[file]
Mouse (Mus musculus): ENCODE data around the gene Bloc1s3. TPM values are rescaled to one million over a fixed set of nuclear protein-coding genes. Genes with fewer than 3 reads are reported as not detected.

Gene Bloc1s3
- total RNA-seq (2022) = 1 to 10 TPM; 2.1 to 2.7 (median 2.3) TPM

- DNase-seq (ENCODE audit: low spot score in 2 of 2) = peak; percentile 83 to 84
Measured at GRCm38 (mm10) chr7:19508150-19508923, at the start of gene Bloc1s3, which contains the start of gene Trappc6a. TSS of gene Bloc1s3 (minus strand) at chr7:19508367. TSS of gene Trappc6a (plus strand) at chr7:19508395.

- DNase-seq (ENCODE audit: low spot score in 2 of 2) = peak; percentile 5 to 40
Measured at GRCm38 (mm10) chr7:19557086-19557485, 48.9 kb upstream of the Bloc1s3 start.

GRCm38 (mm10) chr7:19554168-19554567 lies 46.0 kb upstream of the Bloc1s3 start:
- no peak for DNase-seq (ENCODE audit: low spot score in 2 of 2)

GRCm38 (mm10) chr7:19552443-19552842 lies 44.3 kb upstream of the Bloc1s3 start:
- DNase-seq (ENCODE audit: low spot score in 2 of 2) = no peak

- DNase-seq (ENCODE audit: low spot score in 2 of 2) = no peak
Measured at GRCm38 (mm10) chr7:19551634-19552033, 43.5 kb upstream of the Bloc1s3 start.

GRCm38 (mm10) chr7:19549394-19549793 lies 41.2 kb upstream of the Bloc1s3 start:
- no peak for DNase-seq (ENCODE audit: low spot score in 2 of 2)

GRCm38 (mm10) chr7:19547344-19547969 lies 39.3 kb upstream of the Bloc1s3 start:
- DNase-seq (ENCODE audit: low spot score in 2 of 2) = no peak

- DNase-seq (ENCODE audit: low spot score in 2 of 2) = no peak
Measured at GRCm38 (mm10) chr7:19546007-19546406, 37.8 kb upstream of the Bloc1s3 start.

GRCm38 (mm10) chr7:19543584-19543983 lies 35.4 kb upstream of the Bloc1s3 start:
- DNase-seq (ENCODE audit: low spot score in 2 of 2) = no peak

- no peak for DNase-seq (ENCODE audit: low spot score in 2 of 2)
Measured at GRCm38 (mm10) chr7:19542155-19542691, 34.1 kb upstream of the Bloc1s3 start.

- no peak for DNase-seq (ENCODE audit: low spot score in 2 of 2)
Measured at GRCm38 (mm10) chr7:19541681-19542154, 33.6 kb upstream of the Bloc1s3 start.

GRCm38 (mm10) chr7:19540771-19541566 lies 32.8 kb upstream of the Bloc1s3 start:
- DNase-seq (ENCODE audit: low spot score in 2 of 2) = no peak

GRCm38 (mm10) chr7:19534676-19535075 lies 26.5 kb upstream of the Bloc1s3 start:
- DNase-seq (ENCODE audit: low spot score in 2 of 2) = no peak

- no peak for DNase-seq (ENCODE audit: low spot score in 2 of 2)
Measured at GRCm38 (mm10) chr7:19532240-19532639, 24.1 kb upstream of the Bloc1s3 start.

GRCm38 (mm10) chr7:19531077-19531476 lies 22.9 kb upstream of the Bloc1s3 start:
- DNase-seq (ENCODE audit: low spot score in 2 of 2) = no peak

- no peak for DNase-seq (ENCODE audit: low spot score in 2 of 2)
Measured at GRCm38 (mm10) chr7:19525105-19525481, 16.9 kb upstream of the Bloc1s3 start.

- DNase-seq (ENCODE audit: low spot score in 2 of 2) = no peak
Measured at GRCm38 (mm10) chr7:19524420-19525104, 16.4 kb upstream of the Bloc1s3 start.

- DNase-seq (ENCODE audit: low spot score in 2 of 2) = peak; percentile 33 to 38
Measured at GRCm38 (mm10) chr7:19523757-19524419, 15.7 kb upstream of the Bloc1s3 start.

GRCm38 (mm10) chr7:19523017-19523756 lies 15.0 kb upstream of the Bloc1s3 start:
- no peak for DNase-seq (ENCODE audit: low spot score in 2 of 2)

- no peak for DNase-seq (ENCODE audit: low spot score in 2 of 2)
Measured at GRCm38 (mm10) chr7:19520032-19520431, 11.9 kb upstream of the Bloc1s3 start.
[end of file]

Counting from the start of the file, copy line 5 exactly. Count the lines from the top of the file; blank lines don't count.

Measured at GRCm38 (mm10) chr7:19508150-19508923, at the start of gene Bloc1s3, which contains the start of gene Trappc6a. TSS of gene Bloc1s3 (minus strand) at chr7:19508367. TSS of gene Trappc6a (plus strand) at chr7:19508395.